The letter also warned that “several insurers face climate proposals that push for unlawful alterations of underwriting activities in order to achieve the ESG goal of aligning insurance underwriting with net zero by 2050”.

In its response to these growing pressures, FIT has assembled a legal team from three global law firms with expertise in antitrust and competition laws, sustainability, insurance and finance.

This team should better enable the new forum to anticipate and get in front of legal issues before they write the narrative for the sector.


3. The forum will have wider scope of focus with longer timelines.

Bacani explained a key feature of the forum would be working towards advancing frameworks for net-zero insurance metrics and targets while also developing new net zero insurance concepts.

While the NZIA laid important foundations for insured emissions accounting and target setting methods for underwriting portfolios, the FIT will expand the scope of that to new lines of business including claims management which is “very unique to insurers in reducing emissions and promoting a circular economy,” according to Bacani.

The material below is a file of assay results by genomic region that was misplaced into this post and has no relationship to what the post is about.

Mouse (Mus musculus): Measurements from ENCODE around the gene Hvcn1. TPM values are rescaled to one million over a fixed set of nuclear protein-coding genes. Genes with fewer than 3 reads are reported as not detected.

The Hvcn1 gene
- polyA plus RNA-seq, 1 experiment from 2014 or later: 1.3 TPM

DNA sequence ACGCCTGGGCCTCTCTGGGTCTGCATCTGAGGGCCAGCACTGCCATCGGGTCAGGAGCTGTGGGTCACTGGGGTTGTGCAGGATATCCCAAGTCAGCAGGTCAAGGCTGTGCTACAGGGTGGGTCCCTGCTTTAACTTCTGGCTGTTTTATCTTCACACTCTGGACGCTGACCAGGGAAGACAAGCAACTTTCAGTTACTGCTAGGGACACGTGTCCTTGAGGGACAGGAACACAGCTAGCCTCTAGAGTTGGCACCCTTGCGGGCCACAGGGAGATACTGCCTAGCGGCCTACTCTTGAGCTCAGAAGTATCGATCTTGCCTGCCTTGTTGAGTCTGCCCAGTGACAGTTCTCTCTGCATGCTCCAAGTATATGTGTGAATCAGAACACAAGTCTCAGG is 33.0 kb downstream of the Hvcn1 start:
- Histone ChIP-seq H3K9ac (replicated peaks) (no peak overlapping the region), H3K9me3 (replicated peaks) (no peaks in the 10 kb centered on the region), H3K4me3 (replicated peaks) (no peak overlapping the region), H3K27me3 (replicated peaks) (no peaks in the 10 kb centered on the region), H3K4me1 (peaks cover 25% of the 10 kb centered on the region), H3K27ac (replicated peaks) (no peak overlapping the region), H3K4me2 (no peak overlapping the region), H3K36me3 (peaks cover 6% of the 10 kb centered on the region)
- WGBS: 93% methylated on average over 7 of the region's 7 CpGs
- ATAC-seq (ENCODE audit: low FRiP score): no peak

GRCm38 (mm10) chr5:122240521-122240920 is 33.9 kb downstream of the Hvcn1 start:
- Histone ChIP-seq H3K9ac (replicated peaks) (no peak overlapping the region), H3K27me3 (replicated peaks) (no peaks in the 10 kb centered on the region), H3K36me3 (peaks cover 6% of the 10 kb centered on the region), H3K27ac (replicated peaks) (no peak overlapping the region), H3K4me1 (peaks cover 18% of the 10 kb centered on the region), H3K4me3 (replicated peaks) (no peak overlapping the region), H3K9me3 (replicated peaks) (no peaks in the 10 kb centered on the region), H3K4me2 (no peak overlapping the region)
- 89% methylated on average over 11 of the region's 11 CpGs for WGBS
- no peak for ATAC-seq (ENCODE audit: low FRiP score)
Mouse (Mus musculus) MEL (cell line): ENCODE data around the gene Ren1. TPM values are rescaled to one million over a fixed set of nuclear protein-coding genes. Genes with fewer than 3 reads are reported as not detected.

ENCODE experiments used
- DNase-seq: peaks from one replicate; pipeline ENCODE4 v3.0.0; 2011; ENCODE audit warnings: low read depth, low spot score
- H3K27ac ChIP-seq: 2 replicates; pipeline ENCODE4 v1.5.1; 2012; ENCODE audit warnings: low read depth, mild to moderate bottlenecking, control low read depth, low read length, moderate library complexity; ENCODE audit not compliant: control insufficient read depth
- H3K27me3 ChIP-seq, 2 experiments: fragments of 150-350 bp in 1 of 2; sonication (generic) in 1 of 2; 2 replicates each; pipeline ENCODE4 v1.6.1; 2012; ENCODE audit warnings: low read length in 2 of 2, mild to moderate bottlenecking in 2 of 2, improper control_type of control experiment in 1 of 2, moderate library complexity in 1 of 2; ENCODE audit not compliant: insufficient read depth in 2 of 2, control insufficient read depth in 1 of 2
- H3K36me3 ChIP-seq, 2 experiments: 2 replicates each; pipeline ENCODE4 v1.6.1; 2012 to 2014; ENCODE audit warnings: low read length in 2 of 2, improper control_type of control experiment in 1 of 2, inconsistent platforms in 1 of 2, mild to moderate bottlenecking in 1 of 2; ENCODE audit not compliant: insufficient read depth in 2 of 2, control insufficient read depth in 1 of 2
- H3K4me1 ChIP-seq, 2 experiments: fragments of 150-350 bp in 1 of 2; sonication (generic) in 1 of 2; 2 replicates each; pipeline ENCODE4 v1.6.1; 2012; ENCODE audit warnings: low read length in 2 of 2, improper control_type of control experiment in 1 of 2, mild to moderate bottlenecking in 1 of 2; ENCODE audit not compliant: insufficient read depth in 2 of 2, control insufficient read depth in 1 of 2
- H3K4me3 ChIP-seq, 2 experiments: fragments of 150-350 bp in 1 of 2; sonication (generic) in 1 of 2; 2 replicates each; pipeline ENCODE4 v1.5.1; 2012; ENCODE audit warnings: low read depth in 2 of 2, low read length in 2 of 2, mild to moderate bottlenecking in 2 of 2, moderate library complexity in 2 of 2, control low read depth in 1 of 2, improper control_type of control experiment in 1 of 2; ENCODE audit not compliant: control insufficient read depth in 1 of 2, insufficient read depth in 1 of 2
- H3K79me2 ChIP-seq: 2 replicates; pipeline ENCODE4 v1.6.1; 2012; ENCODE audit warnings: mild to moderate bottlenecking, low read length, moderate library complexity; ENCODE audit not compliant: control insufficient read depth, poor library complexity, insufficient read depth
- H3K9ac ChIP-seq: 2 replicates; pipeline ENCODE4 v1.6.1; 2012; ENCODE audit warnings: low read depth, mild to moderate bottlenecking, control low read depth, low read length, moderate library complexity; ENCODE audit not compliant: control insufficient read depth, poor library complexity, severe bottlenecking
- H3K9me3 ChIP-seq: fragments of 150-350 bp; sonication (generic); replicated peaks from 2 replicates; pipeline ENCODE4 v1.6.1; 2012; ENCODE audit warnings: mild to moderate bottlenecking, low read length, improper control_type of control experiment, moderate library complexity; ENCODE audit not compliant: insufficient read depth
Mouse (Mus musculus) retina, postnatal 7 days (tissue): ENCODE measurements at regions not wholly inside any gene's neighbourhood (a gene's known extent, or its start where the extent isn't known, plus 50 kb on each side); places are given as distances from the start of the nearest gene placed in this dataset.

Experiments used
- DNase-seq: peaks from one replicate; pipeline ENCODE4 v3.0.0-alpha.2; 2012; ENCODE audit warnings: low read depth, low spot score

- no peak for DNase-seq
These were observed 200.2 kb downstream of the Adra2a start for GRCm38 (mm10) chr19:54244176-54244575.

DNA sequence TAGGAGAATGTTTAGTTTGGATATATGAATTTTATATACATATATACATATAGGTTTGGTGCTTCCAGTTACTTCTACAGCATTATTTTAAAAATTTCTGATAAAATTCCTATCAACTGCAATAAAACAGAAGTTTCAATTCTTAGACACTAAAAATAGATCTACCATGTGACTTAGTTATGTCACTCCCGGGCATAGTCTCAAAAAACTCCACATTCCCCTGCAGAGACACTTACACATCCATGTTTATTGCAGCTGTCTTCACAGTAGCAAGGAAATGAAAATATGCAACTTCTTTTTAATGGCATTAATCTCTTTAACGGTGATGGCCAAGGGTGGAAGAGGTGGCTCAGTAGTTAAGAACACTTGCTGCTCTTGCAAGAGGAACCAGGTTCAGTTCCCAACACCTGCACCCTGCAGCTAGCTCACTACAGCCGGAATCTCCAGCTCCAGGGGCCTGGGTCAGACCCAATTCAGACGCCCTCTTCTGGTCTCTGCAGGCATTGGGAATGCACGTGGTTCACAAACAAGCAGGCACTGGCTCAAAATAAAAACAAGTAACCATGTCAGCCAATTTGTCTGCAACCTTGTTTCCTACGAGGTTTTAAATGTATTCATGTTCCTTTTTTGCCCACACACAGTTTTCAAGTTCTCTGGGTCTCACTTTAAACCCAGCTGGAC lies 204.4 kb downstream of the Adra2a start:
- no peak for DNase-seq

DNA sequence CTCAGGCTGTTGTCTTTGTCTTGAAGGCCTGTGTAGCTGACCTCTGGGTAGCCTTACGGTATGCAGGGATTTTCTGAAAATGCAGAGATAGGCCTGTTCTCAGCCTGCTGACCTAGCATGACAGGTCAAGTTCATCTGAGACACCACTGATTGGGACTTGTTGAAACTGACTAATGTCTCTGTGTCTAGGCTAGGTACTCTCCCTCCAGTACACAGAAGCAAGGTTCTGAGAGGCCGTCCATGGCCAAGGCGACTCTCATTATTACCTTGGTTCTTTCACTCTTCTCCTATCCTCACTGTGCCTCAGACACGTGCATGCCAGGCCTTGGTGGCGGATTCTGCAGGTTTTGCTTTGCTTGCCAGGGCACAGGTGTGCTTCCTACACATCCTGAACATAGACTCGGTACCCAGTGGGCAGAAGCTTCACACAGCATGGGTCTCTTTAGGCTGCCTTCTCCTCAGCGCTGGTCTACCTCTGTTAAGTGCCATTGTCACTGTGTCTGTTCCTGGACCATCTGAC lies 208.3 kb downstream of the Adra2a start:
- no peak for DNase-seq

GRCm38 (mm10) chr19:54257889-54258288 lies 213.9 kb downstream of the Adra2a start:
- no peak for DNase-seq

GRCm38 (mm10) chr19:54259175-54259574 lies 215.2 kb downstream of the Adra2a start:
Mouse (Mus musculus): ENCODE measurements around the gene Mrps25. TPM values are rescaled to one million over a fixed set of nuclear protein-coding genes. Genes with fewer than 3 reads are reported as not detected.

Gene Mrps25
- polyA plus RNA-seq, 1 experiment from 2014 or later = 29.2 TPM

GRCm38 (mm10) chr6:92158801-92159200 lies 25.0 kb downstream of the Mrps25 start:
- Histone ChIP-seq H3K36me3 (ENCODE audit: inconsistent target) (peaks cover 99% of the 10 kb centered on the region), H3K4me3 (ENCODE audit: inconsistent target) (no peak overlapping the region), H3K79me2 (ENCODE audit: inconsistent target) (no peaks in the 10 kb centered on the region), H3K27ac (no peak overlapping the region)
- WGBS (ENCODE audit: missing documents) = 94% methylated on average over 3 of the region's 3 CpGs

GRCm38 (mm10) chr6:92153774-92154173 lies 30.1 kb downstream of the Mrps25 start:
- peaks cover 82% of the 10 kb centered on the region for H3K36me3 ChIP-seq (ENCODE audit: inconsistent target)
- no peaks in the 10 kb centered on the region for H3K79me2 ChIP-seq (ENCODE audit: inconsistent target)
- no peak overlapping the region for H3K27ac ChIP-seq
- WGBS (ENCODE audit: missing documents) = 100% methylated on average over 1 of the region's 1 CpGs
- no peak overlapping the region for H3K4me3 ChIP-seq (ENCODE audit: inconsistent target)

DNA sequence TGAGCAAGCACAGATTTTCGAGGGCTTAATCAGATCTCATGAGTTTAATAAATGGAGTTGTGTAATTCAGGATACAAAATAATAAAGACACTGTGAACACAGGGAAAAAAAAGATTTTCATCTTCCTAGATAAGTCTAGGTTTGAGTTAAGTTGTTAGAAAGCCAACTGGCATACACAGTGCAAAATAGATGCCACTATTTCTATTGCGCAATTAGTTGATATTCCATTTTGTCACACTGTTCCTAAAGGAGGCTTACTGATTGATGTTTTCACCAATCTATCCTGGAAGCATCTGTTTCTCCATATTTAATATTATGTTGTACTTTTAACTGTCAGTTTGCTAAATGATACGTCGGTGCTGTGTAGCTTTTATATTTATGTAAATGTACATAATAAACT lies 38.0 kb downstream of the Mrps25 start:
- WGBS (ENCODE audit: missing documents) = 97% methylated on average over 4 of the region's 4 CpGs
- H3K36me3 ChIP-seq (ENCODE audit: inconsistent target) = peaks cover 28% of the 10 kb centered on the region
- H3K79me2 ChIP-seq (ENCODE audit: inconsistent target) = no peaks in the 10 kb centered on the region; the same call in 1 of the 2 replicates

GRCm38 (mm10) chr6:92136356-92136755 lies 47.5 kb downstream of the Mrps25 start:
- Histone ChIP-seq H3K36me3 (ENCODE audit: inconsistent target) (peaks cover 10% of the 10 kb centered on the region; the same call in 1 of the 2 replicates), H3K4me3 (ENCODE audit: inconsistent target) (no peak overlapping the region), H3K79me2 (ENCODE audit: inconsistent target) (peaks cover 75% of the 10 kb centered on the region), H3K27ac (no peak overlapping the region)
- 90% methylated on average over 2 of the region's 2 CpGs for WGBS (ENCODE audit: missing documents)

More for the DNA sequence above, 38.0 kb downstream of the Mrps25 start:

“Most stakeholders associate net-zero insurance with property and casualty insurers. We believe that life and health underwriting portfolios also have a key role to play in the net zero transition and we can go on to other areas like what is the role of brokers in the net zero transition as well,” he added.

The forum will also help insurers better understand the insurance needs of the economy to support the development of net-zero transition plans by corporates across different sectors.

There's no way that we're going to make a net-zero world of risk transfer without engaging all these parts

It will also depart from the traditionally requested information from hazard exposure and vulnerability information to greenhouse gas emissions profiles of corporates.

One source felt confident this would go further than the NZIA because of its more realistic focus. They said: “There's no way that we're going to make a net-zero world of risk transfer without engaging all these parts.”